Some acute lymphoblastic leukemia patients may elect to undergo the alternative treatment method called acupuncture. This is a type of therapy that is said to help relieve pain and or nausea in cancer patients. Acupuncture is a procedure involving the insertion of very thin needles into certain points on the individual's body at various angles and depths. Every point is deduced to control the sensations of pain in another corresponding part of the individual's body. Some patients may feel a slight ache, tingling, electrical sensation, or dull pain for a few seconds when the needle is inserted, though the needles should not hurt once they are in their respective places.

The needles will stay in place from anywhere between fifteen and thirty minutes. The needles are then carefully removed in a way that should be painless. Any patient who seeks acupuncture to help alleviate pain or nausea due to their ALL should ensure they have it performed by a certified, licensed acupuncturist. Often times the patient's attending oncologist or cancer care team can recommend where to get acupuncture.


Immunotherapy may be used as a form of treatment for a patient's ALL. The use of drugs to assist an affected individual's own immune system with recognizing and destroying malignant cells more effectively is called immunotherapy. Man-made versions of antibodies or proteins that help fight off infections are called monoclonal antibodies, such as blinatumomab. One part of blinatumomab attaches to protein CD19, while the other part attaches to the CD3 protein. The CD19 protein is commonly found on the surface of acute lymphoblastic leukemia malignant cells, while the CD3 protein is found on the immune T cells that help kill malignant cells.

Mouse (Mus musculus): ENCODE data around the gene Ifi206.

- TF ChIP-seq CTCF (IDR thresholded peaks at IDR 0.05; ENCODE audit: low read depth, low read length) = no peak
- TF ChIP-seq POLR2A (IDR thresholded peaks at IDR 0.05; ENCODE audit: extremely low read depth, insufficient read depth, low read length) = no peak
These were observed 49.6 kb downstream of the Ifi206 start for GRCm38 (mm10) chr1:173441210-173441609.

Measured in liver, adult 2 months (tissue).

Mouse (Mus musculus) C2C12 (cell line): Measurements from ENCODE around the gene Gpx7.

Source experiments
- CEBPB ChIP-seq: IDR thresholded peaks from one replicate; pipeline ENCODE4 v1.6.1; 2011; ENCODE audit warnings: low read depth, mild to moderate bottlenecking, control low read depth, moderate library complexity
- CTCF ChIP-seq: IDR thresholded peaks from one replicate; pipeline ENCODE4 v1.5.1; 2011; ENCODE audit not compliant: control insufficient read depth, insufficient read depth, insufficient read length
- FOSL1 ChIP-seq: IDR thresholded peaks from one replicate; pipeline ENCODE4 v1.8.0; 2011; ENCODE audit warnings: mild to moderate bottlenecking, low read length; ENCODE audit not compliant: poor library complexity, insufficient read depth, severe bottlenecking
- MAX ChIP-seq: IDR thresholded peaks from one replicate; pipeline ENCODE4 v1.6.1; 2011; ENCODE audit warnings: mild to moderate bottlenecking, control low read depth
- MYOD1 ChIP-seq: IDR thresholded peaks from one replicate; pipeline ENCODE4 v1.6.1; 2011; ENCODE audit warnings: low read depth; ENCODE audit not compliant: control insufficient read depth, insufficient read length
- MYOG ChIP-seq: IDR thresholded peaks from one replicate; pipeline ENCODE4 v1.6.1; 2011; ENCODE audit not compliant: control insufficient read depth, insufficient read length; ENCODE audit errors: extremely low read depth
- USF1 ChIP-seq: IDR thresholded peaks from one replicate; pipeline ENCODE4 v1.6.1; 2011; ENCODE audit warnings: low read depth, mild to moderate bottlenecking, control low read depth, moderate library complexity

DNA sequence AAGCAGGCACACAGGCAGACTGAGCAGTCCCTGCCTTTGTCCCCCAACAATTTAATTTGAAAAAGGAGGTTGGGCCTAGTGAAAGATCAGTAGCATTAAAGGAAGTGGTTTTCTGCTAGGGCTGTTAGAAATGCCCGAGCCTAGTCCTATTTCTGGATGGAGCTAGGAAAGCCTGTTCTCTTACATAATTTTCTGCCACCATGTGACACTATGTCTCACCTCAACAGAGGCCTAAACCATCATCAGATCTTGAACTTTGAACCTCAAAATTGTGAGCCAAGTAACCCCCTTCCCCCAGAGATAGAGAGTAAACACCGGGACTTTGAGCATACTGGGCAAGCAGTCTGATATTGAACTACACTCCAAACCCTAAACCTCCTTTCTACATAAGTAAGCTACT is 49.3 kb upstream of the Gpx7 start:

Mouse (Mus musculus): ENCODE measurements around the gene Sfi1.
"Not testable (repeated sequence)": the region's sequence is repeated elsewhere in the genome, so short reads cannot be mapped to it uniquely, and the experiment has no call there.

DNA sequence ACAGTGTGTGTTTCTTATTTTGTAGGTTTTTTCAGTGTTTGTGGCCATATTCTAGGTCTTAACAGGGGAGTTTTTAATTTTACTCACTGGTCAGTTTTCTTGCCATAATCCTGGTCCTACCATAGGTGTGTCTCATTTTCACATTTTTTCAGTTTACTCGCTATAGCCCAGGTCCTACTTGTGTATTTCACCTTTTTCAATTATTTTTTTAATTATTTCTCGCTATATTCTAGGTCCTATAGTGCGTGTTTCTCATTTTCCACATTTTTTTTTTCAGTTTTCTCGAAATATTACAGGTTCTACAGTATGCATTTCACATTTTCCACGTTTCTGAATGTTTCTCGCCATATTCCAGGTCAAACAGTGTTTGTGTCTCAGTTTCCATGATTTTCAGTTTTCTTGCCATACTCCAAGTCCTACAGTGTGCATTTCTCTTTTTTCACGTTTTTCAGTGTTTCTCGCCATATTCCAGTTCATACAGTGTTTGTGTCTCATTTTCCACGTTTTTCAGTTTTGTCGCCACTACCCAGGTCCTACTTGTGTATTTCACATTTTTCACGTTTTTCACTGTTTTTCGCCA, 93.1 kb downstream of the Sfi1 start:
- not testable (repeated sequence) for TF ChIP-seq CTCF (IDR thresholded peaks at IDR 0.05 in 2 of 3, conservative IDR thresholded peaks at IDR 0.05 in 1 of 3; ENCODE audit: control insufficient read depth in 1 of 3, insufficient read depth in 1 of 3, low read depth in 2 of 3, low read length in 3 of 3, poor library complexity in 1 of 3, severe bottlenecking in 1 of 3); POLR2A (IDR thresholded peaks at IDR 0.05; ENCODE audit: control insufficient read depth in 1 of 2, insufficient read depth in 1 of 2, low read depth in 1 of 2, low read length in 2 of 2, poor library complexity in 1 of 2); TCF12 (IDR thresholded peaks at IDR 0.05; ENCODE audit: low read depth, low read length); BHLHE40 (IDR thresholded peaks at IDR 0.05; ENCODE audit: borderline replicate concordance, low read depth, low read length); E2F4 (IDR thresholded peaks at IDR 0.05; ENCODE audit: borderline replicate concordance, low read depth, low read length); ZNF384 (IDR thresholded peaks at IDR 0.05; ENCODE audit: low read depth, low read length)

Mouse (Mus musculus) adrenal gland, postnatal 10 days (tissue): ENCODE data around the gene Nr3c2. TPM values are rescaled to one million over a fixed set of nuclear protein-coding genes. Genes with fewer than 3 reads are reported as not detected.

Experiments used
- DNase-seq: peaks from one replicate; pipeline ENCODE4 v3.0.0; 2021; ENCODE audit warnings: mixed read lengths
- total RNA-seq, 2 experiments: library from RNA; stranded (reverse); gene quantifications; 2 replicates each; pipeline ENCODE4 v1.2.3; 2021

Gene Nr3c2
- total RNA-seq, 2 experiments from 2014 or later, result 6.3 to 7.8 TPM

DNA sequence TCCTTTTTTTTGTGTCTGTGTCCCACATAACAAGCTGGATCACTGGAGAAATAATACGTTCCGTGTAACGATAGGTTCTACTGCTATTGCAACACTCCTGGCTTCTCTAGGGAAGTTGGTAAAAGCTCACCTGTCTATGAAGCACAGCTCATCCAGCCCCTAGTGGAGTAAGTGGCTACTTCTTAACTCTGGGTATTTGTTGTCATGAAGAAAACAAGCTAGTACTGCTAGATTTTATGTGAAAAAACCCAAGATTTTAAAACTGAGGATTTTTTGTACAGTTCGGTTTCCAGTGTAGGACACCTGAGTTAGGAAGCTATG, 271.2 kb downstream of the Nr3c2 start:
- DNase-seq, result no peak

The binding of the malignant cells and the immune cells are thought to help the patient's immune system kill the ALL cells. Another drug called inotuzumab ozogamicin contains anti-CD22 antibodies that bind to the CD22 protein on the cancerous cells. This allows the corresponding chemotherapy drug to target and kill those cells. CAR T-cell therapy is another form of immunotherapy where a patient's own T cells are engineered in a laboratory to attach to and kill malignant cells.

Role Of Surgery